A hydronym is a proper name of a body of water. Hydronymy is the study of hydronyms and of how bodies of water receive their names and how they are transmitted through history. It can apply to rivers, lakes, and even oceanic elements.

More than most toponyms, as linguistic items hydronyms are very conservative, with successor peoples often retaining the name given a body of water. For example, Mississippi
Mississippi River
The Mississippi River is the largest river system in North America. Flowing entirely in the United States, this river rises in western Minnesota and meanders slowly southwards for to the Mississippi River Delta at the Gulf of Mexico. With its many tributaries, the Mississippi's watershed drains...

 has passed from Native Americans
Native Americans in the United States
Native Americans in the United States are the indigenous peoples in North America within the boundaries of the present-day continental United States, parts of Alaska, and the island state of Hawaii. They are composed of numerous, distinct tribes, states, and ethnic groups, many of which survive as...

 to contemporary Americans (and then to other languages). The names of large rivers are especially conserved, while the local names of small streams are less so.

As an example of hydronymy as a historical tool Kenneth Jackson
Kenneth H. Jackson
Kenneth Hurlstone Jackson was an English linguist and a translator who specialised in the Celtic languages. He demonstrated how the text of the Ulster Cycle of tales, written circa AD 1100, preserves an oral tradition originating some six centuries earlier and reflects Celtic Irish society of the...

 identified a river-name pattern against which to fit the story of the Anglo-Saxon
Anglo-Saxon may refer to:* Anglo-Saxons, a group that invaded Britain** Old English, their language** Anglo-Saxon England, their history, one of various ships* White Anglo-Saxon Protestant, an ethnicity* Anglo-Saxon economy, modern macroeconomic term...

 invasion of Britain and the pockets of survival of native British culture. Even in the eastern area of the heaviest and early Saxon settlement, major rivers like the Thames and the Trent
-Places:* Trento in northern Italy, site of the Council of Trent* Trent, Dorset, England, United Kingdom* Trent, Germany, a municipality on the island of Rügen* Trent, California, USA* Trent, Kentucky, USA* Trent, South Dakota, USA* Trent, Texas, USA...

 preserve their pre-Saxon names. Jackson constructed a river map of Britain that enabled three principal areas of English settlement: the river valleys draining eastward, where British survivals are limited to the largest rivers, and Saxon settlement was early and dense, the highland spine, and a third region in which British hydronyms apply even to the smaller streams.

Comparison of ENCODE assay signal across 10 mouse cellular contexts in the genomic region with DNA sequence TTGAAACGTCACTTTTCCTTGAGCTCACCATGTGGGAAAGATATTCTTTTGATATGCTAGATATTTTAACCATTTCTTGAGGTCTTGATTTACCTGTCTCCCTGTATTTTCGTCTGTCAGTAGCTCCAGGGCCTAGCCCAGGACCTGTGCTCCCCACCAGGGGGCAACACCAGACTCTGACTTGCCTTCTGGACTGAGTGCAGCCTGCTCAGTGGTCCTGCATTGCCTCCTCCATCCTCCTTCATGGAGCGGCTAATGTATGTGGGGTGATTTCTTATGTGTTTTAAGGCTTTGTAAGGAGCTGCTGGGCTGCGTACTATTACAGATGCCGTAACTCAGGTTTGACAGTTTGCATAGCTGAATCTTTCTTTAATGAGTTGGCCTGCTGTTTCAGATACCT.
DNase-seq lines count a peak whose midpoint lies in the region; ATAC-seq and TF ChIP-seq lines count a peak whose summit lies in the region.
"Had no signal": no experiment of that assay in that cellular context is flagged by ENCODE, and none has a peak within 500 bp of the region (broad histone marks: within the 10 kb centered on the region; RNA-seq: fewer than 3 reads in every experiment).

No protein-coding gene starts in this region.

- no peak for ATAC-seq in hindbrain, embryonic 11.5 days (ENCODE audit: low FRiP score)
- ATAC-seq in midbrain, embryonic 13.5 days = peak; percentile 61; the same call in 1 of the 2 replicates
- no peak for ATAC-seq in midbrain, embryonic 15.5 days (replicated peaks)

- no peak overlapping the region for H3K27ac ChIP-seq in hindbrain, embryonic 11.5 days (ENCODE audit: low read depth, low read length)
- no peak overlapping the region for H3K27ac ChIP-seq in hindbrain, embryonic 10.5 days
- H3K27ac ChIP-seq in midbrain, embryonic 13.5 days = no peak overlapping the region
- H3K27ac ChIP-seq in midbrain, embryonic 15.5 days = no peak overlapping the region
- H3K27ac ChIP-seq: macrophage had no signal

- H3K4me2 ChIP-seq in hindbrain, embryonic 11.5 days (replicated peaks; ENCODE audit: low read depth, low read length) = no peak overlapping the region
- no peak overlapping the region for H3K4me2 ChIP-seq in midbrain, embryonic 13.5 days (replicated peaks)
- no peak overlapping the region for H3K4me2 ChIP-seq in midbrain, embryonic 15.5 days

Often a given body of water will have several entirely different names given to it by different peoples living along its shores. For example, and are the Czech
Czech language
Czech is a West Slavic language with about 12 million native speakers; it is the majority language in the Czech Republic and spoken by Czechs worldwide. The language was known as Bohemian in English until the late 19th century...

 and German
German language
German is a West Germanic language, related to and classified alongside English and Dutch. With an estimated 90 – 98 million native speakers, German is one of the world's major languages and is the most widely-spoken first language in the European Union....

 names, respectively, for the same river in central Europe
Central Europe
Central Europe or alternatively Middle Europe is a region of the European continent lying between the variously defined areas of Eastern and Western Europe...


Hydronyms from various languages can all share a common etymon. For example, the Danube
The Danube is a river in the Central Europe and the Europe's second longest river after the Volga. It is classified as an international waterway....

, Don, Dniester
The Dniester is a river in Eastern Europe. It runs through Ukraine and Moldova and separates most of Moldova's territory from the breakaway de facto state of Transnistria.-Names:...

, Dnieper and Donets rivers all contain the Scythian name for "river" (cf. , "river, water" in modern Ossetic).

It is possible for a toponym to become a hydronym: for example, the River Liffey
River Liffey
The Liffey is a river in Ireland, which flows through the centre of Dublin. Its major tributaries include the River Dodder, the River Poddle and the River Camac. The river supplies much of Dublin's water, and a range of recreational opportunities.-Name:The river was previously named An Ruirthech,...

 takes its name from the plain on which it stands, called Liphe or Life; the river itself was originally called An Ruirthech. An unusual example is the River Cam
River Cam
The River Cam is a tributary of the River Great Ouse in the east of England. The two rivers join to the south of Ely at Pope's Corner. The Great Ouse connects the Cam to England's canal system and to the North Sea at King's Lynn...

 - it was originally called the Granta, but when the town of Grantebrycge became Cambridge
The city of Cambridge is a university town and the administrative centre of the county of Cambridgeshire, England. It lies in East Anglia about north of London. Cambridge is at the heart of the high-technology centre known as Silicon Fen – a play on Silicon Valley and the fens surrounding the...

, the river's name changed to match the toponym.
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